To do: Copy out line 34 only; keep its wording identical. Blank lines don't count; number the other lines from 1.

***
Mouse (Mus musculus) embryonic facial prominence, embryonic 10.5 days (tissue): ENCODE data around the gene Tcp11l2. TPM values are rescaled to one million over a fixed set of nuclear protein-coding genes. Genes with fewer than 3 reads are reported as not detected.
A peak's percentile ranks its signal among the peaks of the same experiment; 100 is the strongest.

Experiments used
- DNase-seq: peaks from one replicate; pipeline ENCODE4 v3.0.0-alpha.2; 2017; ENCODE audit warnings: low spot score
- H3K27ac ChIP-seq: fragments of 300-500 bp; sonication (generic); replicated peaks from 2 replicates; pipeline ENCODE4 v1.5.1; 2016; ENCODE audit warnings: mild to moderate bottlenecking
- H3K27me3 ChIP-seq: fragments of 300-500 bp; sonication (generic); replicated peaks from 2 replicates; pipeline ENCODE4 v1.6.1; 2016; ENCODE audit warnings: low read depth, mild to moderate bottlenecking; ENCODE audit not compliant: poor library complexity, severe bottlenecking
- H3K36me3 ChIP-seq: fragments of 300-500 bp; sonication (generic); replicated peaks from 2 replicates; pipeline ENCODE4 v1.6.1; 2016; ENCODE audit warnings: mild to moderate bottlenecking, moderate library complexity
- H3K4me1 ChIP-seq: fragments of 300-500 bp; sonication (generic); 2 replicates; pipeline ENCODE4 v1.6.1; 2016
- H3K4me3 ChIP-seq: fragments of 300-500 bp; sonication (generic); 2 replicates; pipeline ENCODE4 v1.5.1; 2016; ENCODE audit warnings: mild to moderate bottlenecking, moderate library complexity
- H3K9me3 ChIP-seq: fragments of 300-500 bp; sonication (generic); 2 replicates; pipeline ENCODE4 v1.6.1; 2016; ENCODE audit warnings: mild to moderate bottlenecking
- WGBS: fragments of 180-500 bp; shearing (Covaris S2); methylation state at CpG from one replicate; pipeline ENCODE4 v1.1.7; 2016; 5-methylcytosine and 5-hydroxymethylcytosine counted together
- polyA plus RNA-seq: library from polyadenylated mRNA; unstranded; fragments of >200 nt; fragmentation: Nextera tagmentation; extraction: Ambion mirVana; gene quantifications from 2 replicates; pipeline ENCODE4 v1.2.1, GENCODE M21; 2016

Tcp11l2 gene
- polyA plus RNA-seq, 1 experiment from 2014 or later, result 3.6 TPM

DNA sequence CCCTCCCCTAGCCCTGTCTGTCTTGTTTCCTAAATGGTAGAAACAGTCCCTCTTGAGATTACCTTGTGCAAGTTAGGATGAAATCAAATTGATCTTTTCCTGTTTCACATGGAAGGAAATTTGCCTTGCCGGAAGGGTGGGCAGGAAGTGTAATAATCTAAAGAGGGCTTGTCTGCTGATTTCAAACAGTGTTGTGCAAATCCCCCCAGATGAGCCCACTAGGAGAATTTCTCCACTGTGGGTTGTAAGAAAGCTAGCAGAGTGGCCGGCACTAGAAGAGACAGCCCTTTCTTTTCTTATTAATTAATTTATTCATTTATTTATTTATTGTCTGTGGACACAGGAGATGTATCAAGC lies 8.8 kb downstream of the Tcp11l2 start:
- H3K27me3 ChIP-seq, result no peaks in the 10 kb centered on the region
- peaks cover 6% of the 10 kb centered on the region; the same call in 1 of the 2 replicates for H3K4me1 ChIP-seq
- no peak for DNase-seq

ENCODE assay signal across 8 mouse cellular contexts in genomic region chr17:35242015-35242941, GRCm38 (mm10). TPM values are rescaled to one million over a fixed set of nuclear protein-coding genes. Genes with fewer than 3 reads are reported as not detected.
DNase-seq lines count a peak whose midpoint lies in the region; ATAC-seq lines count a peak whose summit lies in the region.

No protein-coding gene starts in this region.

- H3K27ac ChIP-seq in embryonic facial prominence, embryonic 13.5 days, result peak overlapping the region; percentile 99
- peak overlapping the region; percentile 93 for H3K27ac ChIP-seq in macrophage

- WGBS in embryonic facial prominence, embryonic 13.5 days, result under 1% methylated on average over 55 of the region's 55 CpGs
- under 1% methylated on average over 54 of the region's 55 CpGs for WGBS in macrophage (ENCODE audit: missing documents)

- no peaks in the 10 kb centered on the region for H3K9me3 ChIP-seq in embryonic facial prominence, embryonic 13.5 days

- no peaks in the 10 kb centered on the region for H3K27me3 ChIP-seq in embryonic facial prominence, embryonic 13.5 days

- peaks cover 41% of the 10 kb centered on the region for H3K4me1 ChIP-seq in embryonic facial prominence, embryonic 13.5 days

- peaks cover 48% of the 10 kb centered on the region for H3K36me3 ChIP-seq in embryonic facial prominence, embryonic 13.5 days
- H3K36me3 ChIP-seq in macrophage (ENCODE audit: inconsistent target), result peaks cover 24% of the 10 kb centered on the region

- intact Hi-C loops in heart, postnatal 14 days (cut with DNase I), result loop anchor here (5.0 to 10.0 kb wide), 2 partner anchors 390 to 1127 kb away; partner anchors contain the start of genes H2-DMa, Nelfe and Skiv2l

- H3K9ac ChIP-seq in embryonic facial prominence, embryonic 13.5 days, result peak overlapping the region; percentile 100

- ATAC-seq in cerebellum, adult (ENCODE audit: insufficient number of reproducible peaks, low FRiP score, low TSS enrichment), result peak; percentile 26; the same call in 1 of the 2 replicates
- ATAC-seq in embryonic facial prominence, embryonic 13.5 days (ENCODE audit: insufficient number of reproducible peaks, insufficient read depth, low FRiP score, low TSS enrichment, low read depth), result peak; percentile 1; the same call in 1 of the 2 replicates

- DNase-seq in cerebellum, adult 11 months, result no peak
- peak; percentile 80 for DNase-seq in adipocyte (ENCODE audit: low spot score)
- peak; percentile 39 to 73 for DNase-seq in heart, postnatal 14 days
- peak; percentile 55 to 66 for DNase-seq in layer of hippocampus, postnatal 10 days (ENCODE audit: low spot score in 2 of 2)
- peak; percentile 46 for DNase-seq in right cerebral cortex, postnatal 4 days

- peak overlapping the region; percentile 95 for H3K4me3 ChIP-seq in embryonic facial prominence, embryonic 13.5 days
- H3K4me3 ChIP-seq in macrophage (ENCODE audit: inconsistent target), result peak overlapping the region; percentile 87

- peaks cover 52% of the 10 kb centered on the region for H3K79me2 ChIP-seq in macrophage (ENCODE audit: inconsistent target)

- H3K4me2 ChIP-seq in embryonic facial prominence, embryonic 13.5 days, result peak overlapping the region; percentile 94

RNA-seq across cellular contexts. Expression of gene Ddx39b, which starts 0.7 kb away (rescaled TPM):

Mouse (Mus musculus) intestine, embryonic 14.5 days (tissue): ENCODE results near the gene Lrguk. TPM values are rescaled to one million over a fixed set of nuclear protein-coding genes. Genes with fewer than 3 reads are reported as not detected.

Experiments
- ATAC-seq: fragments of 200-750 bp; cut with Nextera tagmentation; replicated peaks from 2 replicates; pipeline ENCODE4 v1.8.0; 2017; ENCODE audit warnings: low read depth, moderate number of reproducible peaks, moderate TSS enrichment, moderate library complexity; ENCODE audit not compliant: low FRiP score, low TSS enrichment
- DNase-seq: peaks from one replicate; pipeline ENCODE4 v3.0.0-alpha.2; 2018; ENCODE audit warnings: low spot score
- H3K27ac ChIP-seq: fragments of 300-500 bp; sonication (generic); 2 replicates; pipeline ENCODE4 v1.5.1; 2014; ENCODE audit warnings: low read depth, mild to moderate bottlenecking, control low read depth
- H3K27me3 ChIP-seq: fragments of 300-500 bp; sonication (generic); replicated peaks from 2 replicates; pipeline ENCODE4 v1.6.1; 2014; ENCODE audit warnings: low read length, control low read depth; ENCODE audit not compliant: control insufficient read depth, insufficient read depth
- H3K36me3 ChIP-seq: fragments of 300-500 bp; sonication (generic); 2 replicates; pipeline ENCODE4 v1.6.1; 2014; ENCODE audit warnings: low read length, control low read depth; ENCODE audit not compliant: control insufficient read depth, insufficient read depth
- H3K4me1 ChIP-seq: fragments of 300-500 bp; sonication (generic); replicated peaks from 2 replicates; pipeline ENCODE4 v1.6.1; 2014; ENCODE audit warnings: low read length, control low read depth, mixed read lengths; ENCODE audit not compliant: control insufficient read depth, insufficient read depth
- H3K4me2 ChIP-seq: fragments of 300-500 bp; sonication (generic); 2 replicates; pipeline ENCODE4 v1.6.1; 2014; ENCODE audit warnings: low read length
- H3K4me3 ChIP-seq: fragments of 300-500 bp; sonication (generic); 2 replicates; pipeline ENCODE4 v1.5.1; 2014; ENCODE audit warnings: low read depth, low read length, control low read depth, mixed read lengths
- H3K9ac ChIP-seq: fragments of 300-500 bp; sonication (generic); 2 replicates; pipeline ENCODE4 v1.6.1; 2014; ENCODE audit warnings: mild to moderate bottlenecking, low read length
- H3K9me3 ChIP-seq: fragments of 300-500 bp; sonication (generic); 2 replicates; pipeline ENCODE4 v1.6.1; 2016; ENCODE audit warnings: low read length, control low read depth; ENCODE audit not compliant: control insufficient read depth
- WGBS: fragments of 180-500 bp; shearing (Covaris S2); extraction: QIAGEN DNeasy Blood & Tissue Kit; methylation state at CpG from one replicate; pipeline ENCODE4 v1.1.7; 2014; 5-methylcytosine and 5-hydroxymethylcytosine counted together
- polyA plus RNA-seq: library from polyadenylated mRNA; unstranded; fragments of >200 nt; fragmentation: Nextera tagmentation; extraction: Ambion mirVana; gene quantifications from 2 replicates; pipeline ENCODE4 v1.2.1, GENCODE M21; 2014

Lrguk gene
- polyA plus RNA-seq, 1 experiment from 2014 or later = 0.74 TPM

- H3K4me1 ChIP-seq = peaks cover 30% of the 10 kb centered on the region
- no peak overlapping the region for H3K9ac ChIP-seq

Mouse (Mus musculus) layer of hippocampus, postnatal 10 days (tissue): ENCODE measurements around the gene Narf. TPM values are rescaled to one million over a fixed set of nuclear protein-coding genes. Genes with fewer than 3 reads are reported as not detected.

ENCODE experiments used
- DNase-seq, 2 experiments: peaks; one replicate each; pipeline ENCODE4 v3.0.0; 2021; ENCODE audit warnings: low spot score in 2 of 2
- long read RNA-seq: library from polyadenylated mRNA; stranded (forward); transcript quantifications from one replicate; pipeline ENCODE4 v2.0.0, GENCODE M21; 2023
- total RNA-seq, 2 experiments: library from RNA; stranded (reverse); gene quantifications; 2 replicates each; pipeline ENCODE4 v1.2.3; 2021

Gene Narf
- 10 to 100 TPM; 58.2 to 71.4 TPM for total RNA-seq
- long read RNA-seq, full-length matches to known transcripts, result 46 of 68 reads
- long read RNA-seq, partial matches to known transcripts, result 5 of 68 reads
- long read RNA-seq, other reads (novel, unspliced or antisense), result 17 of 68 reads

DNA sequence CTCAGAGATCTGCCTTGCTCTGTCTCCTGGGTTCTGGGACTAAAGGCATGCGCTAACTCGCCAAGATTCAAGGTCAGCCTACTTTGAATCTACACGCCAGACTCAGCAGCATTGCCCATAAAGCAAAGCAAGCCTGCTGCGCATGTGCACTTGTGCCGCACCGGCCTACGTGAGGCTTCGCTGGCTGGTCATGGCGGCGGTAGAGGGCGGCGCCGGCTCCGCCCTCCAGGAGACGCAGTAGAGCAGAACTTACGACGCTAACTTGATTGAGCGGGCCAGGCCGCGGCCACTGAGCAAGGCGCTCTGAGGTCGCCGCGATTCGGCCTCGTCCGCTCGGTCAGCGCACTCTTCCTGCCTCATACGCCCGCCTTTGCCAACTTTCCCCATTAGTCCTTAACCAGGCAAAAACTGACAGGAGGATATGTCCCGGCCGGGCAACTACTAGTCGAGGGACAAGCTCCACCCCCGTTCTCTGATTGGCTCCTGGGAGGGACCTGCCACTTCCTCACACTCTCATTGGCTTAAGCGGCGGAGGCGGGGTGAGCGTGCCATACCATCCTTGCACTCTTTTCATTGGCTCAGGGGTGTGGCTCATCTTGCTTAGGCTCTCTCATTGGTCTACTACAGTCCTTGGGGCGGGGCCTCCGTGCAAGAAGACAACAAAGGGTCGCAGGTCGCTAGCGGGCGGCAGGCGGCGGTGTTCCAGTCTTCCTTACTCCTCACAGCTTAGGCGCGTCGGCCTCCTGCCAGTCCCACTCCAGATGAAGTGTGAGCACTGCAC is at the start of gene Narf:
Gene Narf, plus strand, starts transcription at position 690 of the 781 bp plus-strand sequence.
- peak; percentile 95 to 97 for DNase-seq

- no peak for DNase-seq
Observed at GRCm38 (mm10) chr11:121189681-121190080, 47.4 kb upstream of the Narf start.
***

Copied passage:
- ATAC-seq in embryonic facial prominence, embryonic 13.5 days (ENCODE audit: insufficient number of reproducible peaks, insufficient read depth, low FRiP score, low TSS enrichment, low read depth), result peak; percentile 1; the same call in 1 of the 2 replicates